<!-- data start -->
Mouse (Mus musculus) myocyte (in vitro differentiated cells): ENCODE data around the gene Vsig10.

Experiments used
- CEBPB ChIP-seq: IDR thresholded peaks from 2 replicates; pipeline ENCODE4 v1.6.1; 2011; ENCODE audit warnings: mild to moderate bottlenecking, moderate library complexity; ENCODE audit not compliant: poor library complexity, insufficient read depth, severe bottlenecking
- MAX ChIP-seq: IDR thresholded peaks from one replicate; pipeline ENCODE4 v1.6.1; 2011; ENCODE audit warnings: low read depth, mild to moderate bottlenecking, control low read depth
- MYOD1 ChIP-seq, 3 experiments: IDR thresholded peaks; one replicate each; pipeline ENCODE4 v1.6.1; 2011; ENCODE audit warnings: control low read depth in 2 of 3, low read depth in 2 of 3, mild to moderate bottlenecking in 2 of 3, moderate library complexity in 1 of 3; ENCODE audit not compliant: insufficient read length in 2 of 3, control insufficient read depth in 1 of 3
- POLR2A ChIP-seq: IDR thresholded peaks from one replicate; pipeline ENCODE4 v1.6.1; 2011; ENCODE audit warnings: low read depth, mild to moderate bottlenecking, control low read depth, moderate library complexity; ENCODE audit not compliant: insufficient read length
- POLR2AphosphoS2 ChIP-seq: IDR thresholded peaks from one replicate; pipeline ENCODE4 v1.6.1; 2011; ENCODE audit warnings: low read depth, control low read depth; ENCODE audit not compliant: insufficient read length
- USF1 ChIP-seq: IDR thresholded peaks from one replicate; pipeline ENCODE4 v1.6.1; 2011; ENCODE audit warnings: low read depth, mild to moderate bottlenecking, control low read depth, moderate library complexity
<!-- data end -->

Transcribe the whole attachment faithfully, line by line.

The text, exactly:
Mouse (Mus musculus) myocyte (in vitro differentiated cells): ENCODE data around the gene Vsig10.

Experiments used
- CEBPB ChIP-seq: IDR thresholded peaks from 2 replicates; pipeline ENCODE4 v1.6.1; 2011; ENCODE audit warnings: mild to moderate bottlenecking, moderate library complexity; ENCODE audit not compliant: poor library complexity, insufficient read depth, severe bottlenecking
- MAX ChIP-seq: IDR thresholded peaks from one replicate; pipeline ENCODE4 v1.6.1; 2011; ENCODE audit warnings: low read depth, mild to moderate bottlenecking, control low read depth
- MYOD1 ChIP-seq, 3 experiments: IDR thresholded peaks; one replicate each; pipeline ENCODE4 v1.6.1; 2011; ENCODE audit warnings: control low read depth in 2 of 3, low read depth in 2 of 3, mild to moderate bottlenecking in 2 of 3, moderate library complexity in 1 of 3; ENCODE audit not compliant: insufficient read length in 2 of 3, control insufficient read depth in 1 of 3
- POLR2A ChIP-seq: IDR thresholded peaks from one replicate; pipeline ENCODE4 v1.6.1; 2011; ENCODE audit warnings: low read depth, mild to moderate bottlenecking, control low read depth, moderate library complexity; ENCODE audit not compliant: insufficient read length
- POLR2AphosphoS2 ChIP-seq: IDR thresholded peaks from one replicate; pipeline ENCODE4 v1.6.1; 2011; ENCODE audit warnings: low read depth, control low read depth; ENCODE audit not compliant: insufficient read length
- USF1 ChIP-seq: IDR thresholded peaks from one replicate; pipeline ENCODE4 v1.6.1; 2011; ENCODE audit warnings: low read depth, mild to moderate bottlenecking, control low read depth, moderate library complexity